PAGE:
From what the guys over at Clang and GCC have said, the constexpr feature is actually one of the hardest features to implement from C++11. I think it's because it actually constitutes (another) compile-time Turing complete language on top of C++.
I don't think that constexpr is used that much yet. And as far as standard libraries or Boost libraries, they will only use constexpr if it is supported by the compiler they are being used with. Such as the macros used by Boost.
Although it can probably be used in interesting ways, constexpr is mostly a syntactic sugar (for when you need a compile-time constant value, it avoids requiring C++03 template meta-programming) or about enabling some minor optimizations (pre-computing some expressions at compile-time). In other words, it is not really a necessary feature nor something that cannot be worked around when necessary. The point is, there probably aren't any important libraries for which constexpr is an absolute necessity, at least, not yet.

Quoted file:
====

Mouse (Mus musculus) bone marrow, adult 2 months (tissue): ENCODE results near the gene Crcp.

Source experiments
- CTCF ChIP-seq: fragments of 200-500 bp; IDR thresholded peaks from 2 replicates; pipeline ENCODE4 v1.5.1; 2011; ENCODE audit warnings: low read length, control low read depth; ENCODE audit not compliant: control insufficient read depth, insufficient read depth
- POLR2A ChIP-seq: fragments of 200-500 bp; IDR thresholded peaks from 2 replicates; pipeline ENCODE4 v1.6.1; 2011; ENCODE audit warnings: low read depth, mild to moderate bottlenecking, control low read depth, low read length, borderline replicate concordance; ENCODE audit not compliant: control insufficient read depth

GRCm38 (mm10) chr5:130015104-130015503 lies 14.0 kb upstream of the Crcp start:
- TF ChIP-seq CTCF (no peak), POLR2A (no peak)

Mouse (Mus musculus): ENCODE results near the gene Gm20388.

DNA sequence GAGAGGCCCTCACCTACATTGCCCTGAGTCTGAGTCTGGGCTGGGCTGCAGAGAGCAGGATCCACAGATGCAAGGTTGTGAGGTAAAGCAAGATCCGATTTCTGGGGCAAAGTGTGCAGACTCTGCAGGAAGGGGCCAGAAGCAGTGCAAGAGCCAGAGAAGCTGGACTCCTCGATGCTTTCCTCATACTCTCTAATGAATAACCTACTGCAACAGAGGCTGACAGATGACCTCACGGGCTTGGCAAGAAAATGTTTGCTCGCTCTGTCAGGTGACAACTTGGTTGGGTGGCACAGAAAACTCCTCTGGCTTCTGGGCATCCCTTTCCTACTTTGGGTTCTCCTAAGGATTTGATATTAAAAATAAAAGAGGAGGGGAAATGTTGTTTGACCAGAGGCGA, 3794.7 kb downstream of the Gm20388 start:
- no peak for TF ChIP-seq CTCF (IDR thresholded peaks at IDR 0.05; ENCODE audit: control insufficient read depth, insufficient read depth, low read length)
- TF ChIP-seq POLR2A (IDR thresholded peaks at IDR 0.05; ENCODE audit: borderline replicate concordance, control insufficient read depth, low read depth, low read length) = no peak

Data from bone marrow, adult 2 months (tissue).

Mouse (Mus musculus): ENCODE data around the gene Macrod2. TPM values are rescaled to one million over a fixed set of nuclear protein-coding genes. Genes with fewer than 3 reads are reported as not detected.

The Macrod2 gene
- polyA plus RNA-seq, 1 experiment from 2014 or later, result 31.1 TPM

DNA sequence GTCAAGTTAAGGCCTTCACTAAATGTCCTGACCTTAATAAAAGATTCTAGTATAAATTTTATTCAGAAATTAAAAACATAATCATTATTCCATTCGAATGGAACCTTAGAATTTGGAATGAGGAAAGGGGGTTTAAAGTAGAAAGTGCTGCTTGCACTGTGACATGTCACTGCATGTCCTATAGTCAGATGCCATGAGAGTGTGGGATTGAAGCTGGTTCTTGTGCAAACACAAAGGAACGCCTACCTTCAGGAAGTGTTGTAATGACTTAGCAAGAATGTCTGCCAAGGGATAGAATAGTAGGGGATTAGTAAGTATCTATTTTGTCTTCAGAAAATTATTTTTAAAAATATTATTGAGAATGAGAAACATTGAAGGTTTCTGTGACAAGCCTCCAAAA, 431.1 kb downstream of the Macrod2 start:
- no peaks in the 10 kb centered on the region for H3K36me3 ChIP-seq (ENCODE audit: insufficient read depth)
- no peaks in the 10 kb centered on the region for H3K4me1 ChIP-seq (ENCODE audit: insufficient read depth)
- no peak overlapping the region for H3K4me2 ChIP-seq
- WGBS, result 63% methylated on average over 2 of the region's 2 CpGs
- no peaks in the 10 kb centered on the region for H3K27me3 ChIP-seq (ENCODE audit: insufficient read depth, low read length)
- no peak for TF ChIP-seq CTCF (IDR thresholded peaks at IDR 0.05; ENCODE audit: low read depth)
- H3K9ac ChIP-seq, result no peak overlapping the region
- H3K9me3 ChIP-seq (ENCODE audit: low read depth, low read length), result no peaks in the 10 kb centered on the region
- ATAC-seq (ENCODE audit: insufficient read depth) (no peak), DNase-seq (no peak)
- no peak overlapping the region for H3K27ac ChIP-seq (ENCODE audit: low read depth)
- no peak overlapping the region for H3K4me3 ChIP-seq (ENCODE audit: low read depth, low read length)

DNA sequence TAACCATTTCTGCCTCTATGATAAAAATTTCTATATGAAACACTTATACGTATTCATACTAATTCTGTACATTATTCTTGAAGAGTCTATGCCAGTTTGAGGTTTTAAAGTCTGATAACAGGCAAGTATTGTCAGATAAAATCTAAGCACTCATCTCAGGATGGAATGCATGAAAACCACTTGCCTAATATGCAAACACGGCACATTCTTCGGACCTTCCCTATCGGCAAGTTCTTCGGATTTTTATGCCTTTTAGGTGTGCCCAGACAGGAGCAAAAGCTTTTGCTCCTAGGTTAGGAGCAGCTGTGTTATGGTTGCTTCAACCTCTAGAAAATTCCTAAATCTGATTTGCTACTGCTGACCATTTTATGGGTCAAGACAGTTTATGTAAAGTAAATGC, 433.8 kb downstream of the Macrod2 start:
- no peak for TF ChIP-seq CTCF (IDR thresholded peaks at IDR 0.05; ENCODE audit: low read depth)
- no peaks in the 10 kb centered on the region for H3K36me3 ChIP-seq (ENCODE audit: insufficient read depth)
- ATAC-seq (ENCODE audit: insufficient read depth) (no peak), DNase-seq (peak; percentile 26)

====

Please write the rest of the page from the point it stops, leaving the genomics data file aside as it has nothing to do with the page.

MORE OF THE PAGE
should i use GCC instead of VS?
I would say yes, but that's my opinion (I'm pretty sure vijayan121 would disagree). I think MSVC is a terrible compiler, period. Any other option is better. Also, if you feel adventurous, you could try the brand new, fresh out of the oven, Windows version and/or MSVC-compatible version of Clang.
Write a C program that should create a 10 element array of random integers (0 to 9). The program should total all of the numbers in the odd positions of the array and compare them with the total of the numbers in the even positions of the array and indicate ...
I have a 2d matrix with dimension (3, n) called A, I want to calculate the normalization and cross product of two arrays (b,z) (see the code please) for each column (for the first column, then the second one and so on).
the function that I created to find the ...